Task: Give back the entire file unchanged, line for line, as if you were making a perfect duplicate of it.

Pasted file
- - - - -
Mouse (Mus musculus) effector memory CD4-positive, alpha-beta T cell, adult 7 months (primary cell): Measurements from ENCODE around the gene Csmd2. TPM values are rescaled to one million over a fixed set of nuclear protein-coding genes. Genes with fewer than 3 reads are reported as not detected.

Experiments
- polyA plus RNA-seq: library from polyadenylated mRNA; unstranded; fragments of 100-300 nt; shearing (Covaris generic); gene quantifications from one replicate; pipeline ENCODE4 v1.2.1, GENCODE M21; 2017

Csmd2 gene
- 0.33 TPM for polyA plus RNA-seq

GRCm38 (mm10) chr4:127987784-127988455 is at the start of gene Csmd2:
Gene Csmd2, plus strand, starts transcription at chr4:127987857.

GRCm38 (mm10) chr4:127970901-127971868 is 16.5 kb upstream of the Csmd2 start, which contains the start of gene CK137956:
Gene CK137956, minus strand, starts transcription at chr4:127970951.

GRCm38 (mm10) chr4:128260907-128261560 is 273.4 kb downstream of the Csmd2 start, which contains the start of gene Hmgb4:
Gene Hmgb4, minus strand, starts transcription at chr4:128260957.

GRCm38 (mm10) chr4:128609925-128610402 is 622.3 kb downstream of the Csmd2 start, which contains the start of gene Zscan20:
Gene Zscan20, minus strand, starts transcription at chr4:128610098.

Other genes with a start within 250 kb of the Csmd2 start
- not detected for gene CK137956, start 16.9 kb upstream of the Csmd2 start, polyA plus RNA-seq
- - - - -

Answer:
Mouse (Mus musculus) effector memory CD4-positive, alpha-beta T cell, adult 7 months (primary cell): Measurements from ENCODE around the gene Csmd2. TPM values are rescaled to one million over a fixed set of nuclear protein-coding genes. Genes with fewer than 3 reads are reported as not detected.

Experiments
- polyA plus RNA-seq: library from polyadenylated mRNA; unstranded; fragments of 100-300 nt; shearing (Covaris generic); gene quantifications from one replicate; pipeline ENCODE4 v1.2.1, GENCODE M21; 2017

Csmd2 gene
- 0.33 TPM for polyA plus RNA-seq

GRCm38 (mm10) chr4:127987784-127988455 is at the start of gene Csmd2:
Gene Csmd2, plus strand, starts transcription at chr4:127987857.

GRCm38 (mm10) chr4:127970901-127971868 is 16.5 kb upstream of the Csmd2 start, which contains the start of gene CK137956:
Gene CK137956, minus strand, starts transcription at chr4:127970951.

GRCm38 (mm10) chr4:128260907-128261560 is 273.4 kb downstream of the Csmd2 start, which contains the start of gene Hmgb4:
Gene Hmgb4, minus strand, starts transcription at chr4:128260957.

GRCm38 (mm10) chr4:128609925-128610402 is 622.3 kb downstream of the Csmd2 start, which contains the start of gene Zscan20:
Gene Zscan20, minus strand, starts transcription at chr4:128610098.

Other genes with a start within 250 kb of the Csmd2 start
- not detected for gene CK137956, start 16.9 kb upstream of the Csmd2 start, polyA plus RNA-seq